The New York Farm Bureau is pushing...
In the first 30 years of the St. Lawrence Seaway, the locks and channels opened for shipping 22 times in April, nine times in March.
Over the next 20 years, the Seaway opened in March all but twice.
Environmentalists say that means there's more days when freighters ply icy waters and more use of icebreakers. Jennifer Caddick directs Save the River in Clayton.
And that icebreaking and ship passing in heavy ice can cause, has the potential to cause damage to some very sensitive near-shore habitat. If there's a shipping accident or a spill, there is literally no way to clean up that spill in ice conditions until the ice melts.
The Department of Environmental Conservation says shipping can damage fish and wildlife habitat when there's as little as two inches of ice in the river's bays and shorelines.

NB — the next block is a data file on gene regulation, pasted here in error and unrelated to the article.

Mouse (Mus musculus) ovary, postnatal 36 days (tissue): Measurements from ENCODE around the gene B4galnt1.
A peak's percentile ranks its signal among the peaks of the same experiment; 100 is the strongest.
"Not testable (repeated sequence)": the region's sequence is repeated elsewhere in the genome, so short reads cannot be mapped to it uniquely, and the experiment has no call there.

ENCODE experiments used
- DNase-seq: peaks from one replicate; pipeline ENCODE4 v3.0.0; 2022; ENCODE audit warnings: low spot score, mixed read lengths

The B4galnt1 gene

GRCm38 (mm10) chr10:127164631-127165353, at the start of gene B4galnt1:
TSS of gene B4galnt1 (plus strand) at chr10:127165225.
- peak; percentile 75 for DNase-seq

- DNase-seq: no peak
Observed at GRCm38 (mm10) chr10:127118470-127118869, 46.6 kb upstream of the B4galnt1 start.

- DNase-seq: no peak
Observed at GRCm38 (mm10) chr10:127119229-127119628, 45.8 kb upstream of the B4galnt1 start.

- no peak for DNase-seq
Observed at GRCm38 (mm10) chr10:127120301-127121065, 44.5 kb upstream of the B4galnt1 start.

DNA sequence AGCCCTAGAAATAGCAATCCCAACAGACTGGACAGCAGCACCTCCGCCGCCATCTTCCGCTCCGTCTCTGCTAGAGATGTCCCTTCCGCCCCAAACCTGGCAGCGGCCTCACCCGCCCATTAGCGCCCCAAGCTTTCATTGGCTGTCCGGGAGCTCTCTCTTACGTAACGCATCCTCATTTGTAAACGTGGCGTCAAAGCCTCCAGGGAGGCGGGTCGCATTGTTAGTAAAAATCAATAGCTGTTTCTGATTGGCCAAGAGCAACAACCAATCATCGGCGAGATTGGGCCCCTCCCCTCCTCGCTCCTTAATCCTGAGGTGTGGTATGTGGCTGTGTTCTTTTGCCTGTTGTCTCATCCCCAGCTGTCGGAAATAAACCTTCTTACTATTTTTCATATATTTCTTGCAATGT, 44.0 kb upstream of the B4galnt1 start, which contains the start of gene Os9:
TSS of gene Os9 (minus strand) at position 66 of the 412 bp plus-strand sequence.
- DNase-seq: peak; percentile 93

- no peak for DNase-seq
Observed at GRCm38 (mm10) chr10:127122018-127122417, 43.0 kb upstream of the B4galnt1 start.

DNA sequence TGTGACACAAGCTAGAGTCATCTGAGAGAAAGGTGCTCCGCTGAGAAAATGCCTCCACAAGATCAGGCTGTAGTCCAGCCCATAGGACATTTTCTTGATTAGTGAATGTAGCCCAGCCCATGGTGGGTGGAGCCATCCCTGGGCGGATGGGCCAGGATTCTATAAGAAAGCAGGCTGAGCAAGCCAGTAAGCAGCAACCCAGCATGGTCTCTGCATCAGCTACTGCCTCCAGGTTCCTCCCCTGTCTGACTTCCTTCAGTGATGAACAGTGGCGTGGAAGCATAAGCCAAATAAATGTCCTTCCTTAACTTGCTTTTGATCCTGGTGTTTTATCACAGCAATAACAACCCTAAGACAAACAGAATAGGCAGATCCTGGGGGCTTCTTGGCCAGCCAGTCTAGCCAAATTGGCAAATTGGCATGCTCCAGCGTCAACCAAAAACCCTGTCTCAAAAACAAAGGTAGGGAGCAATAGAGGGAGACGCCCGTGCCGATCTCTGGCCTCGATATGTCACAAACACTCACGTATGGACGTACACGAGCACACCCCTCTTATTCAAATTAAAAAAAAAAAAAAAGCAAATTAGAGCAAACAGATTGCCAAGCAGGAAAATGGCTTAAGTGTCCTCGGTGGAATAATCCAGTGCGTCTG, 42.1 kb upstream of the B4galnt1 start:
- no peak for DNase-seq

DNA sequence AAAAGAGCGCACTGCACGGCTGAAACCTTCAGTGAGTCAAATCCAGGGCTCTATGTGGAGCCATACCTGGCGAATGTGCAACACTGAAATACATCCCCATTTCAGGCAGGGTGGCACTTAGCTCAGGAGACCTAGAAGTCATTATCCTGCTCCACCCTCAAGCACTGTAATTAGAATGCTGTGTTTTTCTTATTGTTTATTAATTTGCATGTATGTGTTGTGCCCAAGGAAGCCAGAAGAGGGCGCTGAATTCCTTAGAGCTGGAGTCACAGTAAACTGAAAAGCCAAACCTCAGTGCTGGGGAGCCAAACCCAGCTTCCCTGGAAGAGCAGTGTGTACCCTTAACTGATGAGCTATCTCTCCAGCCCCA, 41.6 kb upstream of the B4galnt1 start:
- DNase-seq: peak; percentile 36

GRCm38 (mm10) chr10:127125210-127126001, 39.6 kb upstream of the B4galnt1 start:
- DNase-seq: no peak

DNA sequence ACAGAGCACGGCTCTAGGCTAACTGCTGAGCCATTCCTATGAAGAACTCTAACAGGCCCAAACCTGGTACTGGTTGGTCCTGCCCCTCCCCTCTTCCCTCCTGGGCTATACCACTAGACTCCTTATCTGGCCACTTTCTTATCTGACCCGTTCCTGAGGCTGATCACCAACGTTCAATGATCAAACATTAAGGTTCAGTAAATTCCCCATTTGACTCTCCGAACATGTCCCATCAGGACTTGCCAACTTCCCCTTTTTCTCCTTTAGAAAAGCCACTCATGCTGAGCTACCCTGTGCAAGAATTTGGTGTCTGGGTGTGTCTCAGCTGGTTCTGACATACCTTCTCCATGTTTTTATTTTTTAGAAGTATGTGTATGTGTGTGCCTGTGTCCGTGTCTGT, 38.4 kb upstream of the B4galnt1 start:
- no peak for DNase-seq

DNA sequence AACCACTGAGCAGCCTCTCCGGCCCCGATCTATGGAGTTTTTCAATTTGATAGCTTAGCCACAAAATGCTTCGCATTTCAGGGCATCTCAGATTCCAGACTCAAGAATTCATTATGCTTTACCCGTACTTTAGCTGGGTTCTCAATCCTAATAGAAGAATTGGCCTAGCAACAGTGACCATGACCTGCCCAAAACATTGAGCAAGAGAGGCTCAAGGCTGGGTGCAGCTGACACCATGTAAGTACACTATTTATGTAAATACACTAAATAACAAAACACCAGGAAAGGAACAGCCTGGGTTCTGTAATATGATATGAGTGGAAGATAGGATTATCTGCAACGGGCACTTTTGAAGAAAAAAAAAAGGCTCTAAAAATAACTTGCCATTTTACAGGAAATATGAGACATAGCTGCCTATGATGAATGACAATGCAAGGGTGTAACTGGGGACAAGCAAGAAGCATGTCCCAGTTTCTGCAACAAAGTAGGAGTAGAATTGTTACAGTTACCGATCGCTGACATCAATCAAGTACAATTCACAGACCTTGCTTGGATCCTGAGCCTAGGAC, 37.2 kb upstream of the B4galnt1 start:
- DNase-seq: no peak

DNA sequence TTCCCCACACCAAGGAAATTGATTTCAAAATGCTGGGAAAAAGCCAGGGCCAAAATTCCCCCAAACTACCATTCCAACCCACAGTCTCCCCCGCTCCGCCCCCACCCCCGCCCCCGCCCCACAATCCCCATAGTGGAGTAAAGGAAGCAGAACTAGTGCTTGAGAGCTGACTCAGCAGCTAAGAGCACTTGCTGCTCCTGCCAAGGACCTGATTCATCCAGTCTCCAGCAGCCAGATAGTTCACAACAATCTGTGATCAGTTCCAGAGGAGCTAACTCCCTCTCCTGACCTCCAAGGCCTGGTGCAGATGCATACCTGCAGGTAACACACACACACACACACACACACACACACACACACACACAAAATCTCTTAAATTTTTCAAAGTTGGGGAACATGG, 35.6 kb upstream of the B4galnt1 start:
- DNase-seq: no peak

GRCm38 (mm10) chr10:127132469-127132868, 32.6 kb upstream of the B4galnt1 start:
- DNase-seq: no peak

The St. Lawrence Seaway says its U.S. and Canadian agencies decide when to open the shipping lanes using an elaborate process based on weather and ice forecasts.
Save the River has asked for that process to be made public for years. It's filed freedom of information act requests. But that didn't work.
So the group has filed a legal petition with the Seaway itself for the information to be released, says Caddick.
Specifically how they take into consideration environmental and safety concerns and balance those with the needs of the shipping industry.
A Seaway spokeswoman says the agency has received the petition and is giving it thorough consideration. The agency announced on Tuesday that it plans to open for the Seaway's 51st season on March 25th.
For North Country Public Radio, I'm David Sommerstein.